University of Iowa Health Science Relations and
Stephen McGowan, MD
Professor of Internal Medicine
First Published: 2000
Last Revised: October 2003
Peer Review Status: Internally Peer Reviewed
A deficiency in Vitamin A is the second-leading cause of blindness
in the developing world, said Stephen McGowan, MD, professor in the
University of Iowa Department of Internal Medicine.
"Vitamin A is most critical for vision, but it is also important
for the maintenance of the skin, lungs, and intestinal tract,"
Vitamin A is found in meat and dairy products, as well as fruits
and vegetables. It is a fat-soluble substance that is divided into
retinol and provitarnin A. Retinol is the active form of vitamin A
usually found in animal products, while provitamin A is found in
fruits and vegetables. Three times as much provitamin A has to be
eaten by way of fruits and vegetables in order to get the same amount
of retinol that would be acquired in the consumption of animal
"Meat, eggs and milk (most dairy products are fortified with
vitamin A), as well as carrots, yellow squash and pumpkins are good
sources of vitamin A," McGowan said.
Other sources of vitamin A to keep in mind are fish, butter or
cream, cheese, spinach, cassava, sweet potatoes, papaya, and mangos.
Not all yellow and orange fruits and vegetables fall into this list,
however. Citrus fruits do not contain any vitamin A.
Because many American foods are fortified with vitamin A,
deficiency is very rare in individuals who do not have certain
chronic intestinal illnesses. In developing regions such as Africa,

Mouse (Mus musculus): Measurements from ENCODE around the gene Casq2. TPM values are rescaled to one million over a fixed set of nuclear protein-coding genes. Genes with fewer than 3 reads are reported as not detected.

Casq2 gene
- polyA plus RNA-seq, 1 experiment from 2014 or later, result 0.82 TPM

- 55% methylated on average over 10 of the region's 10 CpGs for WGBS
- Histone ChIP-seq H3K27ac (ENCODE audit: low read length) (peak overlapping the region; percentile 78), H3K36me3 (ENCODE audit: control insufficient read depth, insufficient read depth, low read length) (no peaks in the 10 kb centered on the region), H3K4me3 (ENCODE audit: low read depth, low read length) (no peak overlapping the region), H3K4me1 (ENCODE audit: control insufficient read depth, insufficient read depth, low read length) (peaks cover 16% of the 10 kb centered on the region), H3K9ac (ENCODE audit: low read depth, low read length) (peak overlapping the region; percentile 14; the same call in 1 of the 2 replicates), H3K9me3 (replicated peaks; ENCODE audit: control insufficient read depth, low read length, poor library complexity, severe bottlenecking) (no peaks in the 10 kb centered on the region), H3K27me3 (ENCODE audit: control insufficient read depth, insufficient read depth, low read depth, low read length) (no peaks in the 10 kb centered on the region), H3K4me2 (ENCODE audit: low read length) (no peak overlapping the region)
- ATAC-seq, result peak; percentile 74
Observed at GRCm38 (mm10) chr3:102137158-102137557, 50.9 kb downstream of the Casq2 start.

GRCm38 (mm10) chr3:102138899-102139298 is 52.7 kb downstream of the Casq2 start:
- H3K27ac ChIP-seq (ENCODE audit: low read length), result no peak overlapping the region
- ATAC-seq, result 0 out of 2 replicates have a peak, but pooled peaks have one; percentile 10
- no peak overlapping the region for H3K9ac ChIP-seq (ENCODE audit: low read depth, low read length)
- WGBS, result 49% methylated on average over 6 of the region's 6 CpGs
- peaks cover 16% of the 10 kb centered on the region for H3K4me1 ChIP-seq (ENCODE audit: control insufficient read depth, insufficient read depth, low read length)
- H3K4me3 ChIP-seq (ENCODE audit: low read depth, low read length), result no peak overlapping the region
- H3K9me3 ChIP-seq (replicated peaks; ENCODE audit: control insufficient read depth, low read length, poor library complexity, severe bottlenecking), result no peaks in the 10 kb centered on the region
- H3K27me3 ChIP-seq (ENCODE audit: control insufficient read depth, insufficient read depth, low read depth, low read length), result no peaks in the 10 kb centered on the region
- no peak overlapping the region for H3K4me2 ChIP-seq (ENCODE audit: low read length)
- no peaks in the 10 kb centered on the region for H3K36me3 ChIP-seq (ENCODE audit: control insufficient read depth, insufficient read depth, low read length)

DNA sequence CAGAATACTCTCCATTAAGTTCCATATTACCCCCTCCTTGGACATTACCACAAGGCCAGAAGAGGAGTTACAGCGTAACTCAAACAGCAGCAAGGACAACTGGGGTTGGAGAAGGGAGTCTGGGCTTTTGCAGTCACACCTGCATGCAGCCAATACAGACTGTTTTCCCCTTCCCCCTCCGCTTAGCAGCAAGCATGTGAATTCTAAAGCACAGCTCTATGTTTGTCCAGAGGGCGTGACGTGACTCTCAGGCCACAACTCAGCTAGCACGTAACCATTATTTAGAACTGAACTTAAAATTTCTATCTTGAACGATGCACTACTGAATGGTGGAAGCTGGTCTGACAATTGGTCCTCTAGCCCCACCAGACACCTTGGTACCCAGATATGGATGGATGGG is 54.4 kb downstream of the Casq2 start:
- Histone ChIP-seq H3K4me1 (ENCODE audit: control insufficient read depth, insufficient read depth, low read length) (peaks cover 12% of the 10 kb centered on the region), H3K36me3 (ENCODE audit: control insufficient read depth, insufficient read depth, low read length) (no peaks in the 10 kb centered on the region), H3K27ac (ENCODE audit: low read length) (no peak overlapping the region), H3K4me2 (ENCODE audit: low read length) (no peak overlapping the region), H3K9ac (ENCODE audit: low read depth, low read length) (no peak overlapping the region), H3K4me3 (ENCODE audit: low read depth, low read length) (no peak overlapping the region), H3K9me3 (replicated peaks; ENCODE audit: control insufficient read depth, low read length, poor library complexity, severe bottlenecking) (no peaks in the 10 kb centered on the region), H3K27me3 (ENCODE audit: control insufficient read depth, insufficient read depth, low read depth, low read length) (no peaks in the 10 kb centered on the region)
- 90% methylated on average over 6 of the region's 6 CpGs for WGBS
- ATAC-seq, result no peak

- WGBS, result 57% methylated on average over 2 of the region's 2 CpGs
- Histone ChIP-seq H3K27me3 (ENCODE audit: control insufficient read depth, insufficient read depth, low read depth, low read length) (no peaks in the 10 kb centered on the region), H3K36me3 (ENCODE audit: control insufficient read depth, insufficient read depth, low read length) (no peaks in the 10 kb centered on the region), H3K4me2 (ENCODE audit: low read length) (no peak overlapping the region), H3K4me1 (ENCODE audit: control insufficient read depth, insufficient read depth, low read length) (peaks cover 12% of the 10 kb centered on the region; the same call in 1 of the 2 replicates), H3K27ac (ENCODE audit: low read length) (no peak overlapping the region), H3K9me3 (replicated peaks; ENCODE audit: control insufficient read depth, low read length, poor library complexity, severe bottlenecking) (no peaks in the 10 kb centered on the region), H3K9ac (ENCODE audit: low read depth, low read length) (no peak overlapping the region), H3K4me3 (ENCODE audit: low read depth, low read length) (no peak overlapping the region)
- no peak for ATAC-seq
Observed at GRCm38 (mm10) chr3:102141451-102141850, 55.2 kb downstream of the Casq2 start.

Asia, South America, and the Western Pacific, vitamin A deficiency is
most prevalent in women who are pregnant or lactating and in children
18 months to 8 years old, McGowan said.
"Babies use more vitamin A because they are growing at such a
rapid pace," McGowan said. "Vitamin A deficiency is most commonly
encountered after the child has been weaned off breast milk because
the child is no longer getting a natural source of vitamin A."
Supplements of vitamin A are also used to help correct the
deficiency or prevent if from occurring.
"Premature infants are at risk for vitamin A deficiency and are
often given supplements after birth," McGowan said. "Too much vitamin
A given to children could be toxic, while too little increases a
child's risk for infection."
Women in their first trimester of pregnancy should also be careful
not to take too much vitamin A, but they should also make sure not to
take too little, McGowan said.
"People tend to think more is better and that isn't always the
case," McGowan said. "More can sometimes be dangerous."
If you have questions or are unsure about the types of vitamins
you or your family should be getting, ask your doctor.